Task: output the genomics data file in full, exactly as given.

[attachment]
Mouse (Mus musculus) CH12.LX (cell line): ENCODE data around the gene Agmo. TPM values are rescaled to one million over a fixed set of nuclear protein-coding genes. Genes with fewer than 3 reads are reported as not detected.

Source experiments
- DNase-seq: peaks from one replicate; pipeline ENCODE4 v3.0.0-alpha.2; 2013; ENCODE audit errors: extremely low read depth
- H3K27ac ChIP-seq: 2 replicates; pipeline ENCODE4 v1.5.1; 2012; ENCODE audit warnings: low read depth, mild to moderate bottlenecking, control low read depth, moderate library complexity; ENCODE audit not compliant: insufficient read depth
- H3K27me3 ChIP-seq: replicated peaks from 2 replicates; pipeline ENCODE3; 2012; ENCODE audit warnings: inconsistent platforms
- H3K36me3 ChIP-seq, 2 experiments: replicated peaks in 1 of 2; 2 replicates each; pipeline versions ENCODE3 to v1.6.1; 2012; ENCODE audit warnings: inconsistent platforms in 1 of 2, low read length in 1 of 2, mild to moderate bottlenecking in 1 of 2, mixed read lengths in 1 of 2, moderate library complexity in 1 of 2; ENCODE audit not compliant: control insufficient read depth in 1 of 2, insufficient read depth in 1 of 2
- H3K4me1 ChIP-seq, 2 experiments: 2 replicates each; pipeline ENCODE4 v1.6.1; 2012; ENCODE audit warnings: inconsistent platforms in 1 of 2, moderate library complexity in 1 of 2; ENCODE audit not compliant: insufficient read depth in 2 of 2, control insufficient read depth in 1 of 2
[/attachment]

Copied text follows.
Mouse (Mus musculus) CH12.LX (cell line): ENCODE data around the gene Agmo. TPM values are rescaled to one million over a fixed set of nuclear protein-coding genes. Genes with fewer than 3 reads are reported as not detected.

Source experiments
- DNase-seq: peaks from one replicate; pipeline ENCODE4 v3.0.0-alpha.2; 2013; ENCODE audit errors: extremely low read depth
- H3K27ac ChIP-seq: 2 replicates; pipeline ENCODE4 v1.5.1; 2012; ENCODE audit warnings: low read depth, mild to moderate bottlenecking, control low read depth, moderate library complexity; ENCODE audit not compliant: insufficient read depth
- H3K27me3 ChIP-seq: replicated peaks from 2 replicates; pipeline ENCODE3; 2012; ENCODE audit warnings: inconsistent platforms
- H3K36me3 ChIP-seq, 2 experiments: replicated peaks in 1 of 2; 2 replicates each; pipeline versions ENCODE3 to v1.6.1; 2012; ENCODE audit warnings: inconsistent platforms in 1 of 2, low read length in 1 of 2, mild to moderate bottlenecking in 1 of 2, mixed read lengths in 1 of 2, moderate library complexity in 1 of 2; ENCODE audit not compliant: control insufficient read depth in 1 of 2, insufficient read depth in 1 of 2
- H3K4me1 ChIP-seq, 2 experiments: 2 replicates each; pipeline ENCODE4 v1.6.1; 2012; ENCODE audit warnings: inconsistent platforms in 1 of 2, moderate library complexity in 1 of 2; ENCODE audit not compliant: insufficient read depth in 2 of 2, control insufficient read depth in 1 of 2